Later, Queen Victoria’s hair falls out while she is asleep, though she does not reveal this in words. She acts it out in pantomime during a break in Patrice Lumumba’s monologue. After the Queen loses her hair, the Duchess tries to put her replace her hair. She fails. Sarah can’t have it both ways: to not be black and to be black at the same time.
Sarah has a number of inner male selves. Like the Queen and the Duchess, these inner selves are historical figures who are dead by the time the play begins. One male inner-self, Patrice Lumumba, is black. He was an African revolutionary leader who was murdered around the time the play was written. Although the stage directions do not specify his physical hair loss, Lumumba describes and further illuminates hair/hair loss as a symbol in the play.
When Lumumba is introduced as ‘‘Man,’’ the knocking returns for the first time since the Queen and the Duchess made their initial appearance. He describes how all his hair fell out in the morning, in terms similar to those used by the Duchess.
Lumumba does the same thing when he describes his life. He uses the same terms as Sarah did describing her life, but uses language that is much harsher. He also relates a version of how Sarah’s mother’s hair fell out until she was bald. Sarah cannot totally immerse herself in her Lumumba self. He represents her father and what he stands for: blackness and everything she hates.
Yet Lumumba is given the lines that reveal what may be the secret to hair in the play. He says, ‘‘For if I did not despise myself then my hair would not have fallen and if my hair had not fallen then I would not have bludgeoned my father’s face with an ebony mask.’’ While this statement may not be literally true, it shows the pivotal role hair plays in the play.
Sarah seems more sympathetic to another male inner-self—Jesus—than to Lumumba. She says that ‘‘Jesus is Victoria’s son,’’ and she definitely favors white royalty. Jesus is a hunchback, a dwarf, and yellow-skinned, the latter the same term Sarah uses to describe herself.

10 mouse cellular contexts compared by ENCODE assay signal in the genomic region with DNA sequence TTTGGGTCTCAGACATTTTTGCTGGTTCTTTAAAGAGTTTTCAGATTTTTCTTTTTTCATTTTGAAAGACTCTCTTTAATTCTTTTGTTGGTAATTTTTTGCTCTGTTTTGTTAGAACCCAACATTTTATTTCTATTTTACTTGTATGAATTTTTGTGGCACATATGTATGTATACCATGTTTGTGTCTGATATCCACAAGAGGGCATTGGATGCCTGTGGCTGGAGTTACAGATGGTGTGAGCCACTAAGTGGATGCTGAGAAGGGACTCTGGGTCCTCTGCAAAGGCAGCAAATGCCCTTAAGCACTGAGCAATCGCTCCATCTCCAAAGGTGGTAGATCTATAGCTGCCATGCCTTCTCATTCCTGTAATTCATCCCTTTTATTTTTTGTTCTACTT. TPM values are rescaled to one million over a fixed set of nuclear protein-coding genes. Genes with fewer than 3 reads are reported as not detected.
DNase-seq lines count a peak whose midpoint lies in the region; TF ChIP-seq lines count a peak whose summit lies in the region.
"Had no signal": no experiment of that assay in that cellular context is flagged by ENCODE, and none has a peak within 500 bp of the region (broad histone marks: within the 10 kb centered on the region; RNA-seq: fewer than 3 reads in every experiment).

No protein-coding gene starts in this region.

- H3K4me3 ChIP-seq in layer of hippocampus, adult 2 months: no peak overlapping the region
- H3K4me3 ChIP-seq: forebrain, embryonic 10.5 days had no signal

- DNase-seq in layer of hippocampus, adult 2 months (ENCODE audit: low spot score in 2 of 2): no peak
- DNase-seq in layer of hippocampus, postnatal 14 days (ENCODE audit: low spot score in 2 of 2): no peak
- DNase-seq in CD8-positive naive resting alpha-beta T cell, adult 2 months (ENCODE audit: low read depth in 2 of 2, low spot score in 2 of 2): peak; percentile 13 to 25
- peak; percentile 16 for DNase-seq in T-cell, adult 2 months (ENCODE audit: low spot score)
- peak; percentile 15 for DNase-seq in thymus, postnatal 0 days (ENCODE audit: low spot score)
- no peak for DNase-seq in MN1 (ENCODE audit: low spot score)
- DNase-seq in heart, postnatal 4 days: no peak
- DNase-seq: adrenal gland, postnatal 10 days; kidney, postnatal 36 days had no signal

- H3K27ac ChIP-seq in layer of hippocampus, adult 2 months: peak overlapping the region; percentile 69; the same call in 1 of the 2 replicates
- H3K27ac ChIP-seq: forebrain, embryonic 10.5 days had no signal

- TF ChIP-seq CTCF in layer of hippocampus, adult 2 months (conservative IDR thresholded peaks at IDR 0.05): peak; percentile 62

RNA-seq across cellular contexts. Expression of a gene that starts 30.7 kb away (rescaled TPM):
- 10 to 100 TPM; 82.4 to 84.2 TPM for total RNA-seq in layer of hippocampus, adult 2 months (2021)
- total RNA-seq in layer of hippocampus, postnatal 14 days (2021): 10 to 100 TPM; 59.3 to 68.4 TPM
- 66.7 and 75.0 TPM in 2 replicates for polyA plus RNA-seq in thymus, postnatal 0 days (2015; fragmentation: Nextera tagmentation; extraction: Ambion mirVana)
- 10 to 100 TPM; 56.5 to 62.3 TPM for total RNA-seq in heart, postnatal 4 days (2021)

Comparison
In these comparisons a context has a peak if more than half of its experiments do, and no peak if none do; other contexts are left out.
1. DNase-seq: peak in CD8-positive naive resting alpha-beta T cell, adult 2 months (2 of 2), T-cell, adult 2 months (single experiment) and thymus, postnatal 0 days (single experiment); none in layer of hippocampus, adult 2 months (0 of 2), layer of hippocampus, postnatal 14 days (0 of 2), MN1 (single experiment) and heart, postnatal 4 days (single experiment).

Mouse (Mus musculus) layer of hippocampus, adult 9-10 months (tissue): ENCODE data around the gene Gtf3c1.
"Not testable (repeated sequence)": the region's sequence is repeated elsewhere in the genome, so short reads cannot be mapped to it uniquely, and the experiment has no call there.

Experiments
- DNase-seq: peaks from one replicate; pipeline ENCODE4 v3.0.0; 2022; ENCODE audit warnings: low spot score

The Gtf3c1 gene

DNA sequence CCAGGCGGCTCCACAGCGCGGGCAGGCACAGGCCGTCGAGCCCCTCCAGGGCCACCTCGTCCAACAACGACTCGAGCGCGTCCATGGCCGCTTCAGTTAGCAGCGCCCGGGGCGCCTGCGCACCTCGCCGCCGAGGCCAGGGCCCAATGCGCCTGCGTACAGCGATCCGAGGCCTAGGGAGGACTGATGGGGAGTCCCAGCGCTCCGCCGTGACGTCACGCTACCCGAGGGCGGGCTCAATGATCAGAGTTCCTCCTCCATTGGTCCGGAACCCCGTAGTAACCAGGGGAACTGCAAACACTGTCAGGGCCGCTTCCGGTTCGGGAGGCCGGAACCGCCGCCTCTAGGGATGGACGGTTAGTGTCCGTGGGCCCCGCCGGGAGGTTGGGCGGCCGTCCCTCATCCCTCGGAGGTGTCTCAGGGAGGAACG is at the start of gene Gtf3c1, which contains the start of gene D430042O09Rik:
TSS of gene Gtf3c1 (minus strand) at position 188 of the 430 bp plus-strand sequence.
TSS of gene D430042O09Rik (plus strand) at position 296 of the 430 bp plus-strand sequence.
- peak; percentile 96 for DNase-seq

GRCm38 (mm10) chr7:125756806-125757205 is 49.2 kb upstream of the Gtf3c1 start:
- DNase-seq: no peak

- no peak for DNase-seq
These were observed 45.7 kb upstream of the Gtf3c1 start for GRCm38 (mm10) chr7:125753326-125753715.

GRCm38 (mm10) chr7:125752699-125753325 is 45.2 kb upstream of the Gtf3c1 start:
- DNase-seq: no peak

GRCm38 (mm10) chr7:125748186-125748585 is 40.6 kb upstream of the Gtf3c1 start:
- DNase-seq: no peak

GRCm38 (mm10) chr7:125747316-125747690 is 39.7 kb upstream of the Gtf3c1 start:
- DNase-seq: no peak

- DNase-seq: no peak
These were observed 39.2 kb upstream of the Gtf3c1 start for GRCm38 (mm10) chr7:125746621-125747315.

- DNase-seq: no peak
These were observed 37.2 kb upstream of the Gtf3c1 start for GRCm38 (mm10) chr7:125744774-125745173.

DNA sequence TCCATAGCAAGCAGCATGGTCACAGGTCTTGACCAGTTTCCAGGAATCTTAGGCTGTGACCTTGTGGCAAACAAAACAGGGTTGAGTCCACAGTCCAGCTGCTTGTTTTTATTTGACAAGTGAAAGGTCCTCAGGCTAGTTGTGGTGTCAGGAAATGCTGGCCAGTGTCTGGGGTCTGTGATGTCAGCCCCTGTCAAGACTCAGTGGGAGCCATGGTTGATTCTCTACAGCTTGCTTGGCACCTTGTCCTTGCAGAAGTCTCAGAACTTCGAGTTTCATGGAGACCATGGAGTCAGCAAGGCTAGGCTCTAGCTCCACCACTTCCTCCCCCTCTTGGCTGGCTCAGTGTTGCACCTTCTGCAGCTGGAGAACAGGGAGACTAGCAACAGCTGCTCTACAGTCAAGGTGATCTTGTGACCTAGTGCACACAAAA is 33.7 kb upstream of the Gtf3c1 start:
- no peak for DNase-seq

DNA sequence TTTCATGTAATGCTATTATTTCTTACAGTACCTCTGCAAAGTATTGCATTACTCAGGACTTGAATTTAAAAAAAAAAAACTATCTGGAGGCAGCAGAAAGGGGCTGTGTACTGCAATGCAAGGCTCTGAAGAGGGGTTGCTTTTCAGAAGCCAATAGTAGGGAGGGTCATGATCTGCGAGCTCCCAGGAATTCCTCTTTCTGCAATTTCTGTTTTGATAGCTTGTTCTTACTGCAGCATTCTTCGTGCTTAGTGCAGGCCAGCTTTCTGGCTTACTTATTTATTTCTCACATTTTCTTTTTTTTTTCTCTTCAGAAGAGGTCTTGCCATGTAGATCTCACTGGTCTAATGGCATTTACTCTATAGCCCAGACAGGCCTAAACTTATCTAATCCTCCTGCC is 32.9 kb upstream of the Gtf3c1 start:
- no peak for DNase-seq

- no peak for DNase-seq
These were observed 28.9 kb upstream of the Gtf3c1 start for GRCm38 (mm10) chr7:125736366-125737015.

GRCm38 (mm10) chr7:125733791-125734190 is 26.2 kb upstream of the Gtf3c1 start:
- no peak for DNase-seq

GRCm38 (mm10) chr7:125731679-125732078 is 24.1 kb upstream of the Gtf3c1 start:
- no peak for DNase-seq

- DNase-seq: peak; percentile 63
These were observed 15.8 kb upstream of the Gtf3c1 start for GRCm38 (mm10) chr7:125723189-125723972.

In his major scene with the Duchess, Jesus shows her how all his hair has fallen out. The Duchess explains to him how she tried to put it back on, then comforts him. They comb each other’s remaining hairs: a gesture of futile solidarity since their hair continues to fall out. During their closeness, the knocking returns again, reminding Sarah of what she must face.
Later Jesus talks of wanting to kill Lumumba, the closest thing to Sarah’s father. Though Jesus only appears briefly, he seems to be how Sarah really sees herself: stunted, deformed, and needy. He is the last of her inner selves to lose his hair. When he succumbs, Sarah’s fate is sealed.
Sarah’s relationship to hair is more complicated than the other characters since Funnyhouse takes place primarily in her mind. During the play, Sarah says that her ‘‘wild kinky hair’’ is the only part of her physical make-up that would identify her as black.
When she makes her first appearance on stage, a patch of hair is missing from her skull and she wears a hangman’s noose. She carries the patch in her hand. This implies that no matter what goes on during the course of the play her fate is inevitable: suicide is her only recourse. When she or any of her inner selves lose their hair, they may be divorced from Sarah’s physical racial identity—but it does not make her any less black.
Sarah repeatedly says that she wants to ‘‘escape the jungle’’—implying that she wants to be more white. Like her mother before her, she has lost her hair because of the jungle. Sarah says that her mother spent her time in Africa combing her hair after she fell out of love with Sarah’s father. Sarah’s mother’s hair began falling out after he raped her.
This rape may not be literal, but Sarah believes it to be the only explanation for her anger. Hair equals beauty for Sarah, and she cannot forgive her father’s legacy.
Sarah longs to fit into white culture, to be pale, even going as far as to claim that her father is dead (he hung himself in a Harlem hotel room, among other scenarios) but his legacy keeps her at a distance. All of her half-truths about him and his fate show how desperately she has tried to avoid her heritage.